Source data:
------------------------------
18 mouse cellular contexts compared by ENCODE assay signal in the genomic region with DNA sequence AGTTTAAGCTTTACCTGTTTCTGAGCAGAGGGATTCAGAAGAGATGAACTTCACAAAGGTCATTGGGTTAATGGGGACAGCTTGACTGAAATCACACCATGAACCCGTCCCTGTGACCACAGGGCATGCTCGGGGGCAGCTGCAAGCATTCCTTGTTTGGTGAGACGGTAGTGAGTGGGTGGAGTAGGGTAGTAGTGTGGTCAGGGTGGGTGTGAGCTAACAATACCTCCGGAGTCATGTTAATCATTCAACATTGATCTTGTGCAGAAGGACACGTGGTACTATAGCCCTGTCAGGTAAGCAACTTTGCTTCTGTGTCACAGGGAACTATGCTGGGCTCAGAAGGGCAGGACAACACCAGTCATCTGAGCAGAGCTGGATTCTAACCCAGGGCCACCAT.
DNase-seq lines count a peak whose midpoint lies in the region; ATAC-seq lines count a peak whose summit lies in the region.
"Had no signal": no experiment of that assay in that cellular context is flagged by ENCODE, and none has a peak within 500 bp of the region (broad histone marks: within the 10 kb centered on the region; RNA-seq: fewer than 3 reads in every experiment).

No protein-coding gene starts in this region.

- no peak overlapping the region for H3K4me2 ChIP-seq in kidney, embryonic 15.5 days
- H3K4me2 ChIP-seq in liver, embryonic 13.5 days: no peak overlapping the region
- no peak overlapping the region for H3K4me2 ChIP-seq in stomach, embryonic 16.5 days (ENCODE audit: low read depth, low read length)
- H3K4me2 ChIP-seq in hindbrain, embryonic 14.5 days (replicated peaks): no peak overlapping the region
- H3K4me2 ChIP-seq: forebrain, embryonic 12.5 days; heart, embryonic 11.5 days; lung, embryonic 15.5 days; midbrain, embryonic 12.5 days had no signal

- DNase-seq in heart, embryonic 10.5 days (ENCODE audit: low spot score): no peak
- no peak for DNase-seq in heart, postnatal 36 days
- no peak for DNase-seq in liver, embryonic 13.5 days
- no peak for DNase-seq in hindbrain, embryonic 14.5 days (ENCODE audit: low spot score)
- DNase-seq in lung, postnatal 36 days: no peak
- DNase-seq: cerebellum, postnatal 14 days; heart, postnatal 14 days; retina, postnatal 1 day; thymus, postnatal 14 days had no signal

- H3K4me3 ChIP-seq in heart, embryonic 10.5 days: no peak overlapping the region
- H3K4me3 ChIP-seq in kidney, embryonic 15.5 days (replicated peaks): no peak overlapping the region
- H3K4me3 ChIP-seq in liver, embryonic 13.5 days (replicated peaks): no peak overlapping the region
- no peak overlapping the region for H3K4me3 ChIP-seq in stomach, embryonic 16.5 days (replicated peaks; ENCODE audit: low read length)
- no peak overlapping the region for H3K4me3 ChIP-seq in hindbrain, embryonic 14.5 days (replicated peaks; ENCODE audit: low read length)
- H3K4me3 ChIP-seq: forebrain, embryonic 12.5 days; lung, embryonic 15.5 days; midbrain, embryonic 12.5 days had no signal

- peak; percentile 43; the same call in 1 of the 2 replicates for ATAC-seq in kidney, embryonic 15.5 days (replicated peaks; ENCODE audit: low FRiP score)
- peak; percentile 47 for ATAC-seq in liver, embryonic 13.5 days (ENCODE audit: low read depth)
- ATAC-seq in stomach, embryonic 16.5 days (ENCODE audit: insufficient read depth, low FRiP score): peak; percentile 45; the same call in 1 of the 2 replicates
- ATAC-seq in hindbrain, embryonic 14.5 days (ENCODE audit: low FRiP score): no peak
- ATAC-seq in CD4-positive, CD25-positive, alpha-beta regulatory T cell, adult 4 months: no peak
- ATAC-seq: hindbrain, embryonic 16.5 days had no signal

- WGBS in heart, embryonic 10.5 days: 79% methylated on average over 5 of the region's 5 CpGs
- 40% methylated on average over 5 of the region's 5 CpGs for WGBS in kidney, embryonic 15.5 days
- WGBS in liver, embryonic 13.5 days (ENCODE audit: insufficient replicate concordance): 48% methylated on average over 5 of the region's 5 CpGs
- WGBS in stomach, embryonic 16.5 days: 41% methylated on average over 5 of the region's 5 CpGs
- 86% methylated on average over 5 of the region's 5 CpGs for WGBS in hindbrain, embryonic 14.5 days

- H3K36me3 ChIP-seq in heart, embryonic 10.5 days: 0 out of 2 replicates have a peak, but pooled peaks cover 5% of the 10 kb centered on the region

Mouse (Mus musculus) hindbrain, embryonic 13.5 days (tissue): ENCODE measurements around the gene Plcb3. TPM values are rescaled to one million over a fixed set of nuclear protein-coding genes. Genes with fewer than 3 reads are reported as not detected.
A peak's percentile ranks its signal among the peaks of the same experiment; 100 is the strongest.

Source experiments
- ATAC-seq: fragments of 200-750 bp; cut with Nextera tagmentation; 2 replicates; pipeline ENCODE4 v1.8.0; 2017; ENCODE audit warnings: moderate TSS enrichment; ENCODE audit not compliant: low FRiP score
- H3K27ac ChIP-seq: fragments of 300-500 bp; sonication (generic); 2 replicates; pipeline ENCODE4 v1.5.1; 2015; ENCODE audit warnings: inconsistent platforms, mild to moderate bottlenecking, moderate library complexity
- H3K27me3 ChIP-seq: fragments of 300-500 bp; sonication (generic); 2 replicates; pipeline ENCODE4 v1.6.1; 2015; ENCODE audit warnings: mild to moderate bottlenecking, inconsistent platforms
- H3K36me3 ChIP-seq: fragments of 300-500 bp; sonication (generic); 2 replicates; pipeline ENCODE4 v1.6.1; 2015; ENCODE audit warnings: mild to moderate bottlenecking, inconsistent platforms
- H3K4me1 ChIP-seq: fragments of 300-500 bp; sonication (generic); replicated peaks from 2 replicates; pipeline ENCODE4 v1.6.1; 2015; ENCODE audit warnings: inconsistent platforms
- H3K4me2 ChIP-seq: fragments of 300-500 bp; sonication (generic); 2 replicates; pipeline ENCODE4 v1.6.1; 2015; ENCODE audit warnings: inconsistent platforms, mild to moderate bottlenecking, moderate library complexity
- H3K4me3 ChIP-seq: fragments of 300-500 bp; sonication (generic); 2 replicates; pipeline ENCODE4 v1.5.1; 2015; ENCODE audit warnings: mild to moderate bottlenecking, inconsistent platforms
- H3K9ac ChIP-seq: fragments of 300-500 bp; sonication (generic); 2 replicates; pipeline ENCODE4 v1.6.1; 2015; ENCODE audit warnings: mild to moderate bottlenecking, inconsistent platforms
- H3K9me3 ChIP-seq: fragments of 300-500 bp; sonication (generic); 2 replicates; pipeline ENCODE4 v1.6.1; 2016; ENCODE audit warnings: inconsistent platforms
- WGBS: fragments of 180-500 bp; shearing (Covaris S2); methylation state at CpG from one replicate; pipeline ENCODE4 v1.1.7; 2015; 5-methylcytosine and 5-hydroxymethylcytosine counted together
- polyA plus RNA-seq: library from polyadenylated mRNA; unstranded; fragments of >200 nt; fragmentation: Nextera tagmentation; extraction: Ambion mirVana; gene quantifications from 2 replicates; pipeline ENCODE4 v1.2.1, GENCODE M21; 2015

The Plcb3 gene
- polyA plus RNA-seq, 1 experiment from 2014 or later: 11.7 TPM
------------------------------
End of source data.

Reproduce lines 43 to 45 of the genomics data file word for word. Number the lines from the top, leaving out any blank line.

- H3K4me3 ChIP-seq: fragments of 300-500 bp; sonication (generic); 2 replicates; pipeline ENCODE4 v1.5.1; 2015; ENCODE audit warnings: mild to moderate bottlenecking, inconsistent platforms
- H3K9ac ChIP-seq: fragments of 300-500 bp; sonication (generic); 2 replicates; pipeline ENCODE4 v1.6.1; 2015; ENCODE audit warnings: mild to moderate bottlenecking, inconsistent platforms
- H3K9me3 ChIP-seq: fragments of 300-500 bp; sonication (generic); 2 replicates; pipeline ENCODE4 v1.6.1; 2016; ENCODE audit warnings: inconsistent platforms